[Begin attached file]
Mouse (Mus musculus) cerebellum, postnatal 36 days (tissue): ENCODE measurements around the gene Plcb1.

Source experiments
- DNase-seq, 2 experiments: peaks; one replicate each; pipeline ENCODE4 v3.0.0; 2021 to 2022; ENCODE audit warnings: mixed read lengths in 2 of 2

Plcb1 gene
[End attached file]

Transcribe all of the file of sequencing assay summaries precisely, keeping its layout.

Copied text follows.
Mouse (Mus musculus) cerebellum, postnatal 36 days (tissue): ENCODE measurements around the gene Plcb1.

Source experiments
- DNase-seq, 2 experiments: peaks; one replicate each; pipeline ENCODE4 v3.0.0; 2021 to 2022; ENCODE audit warnings: mixed read lengths in 2 of 2

Plcb1 gene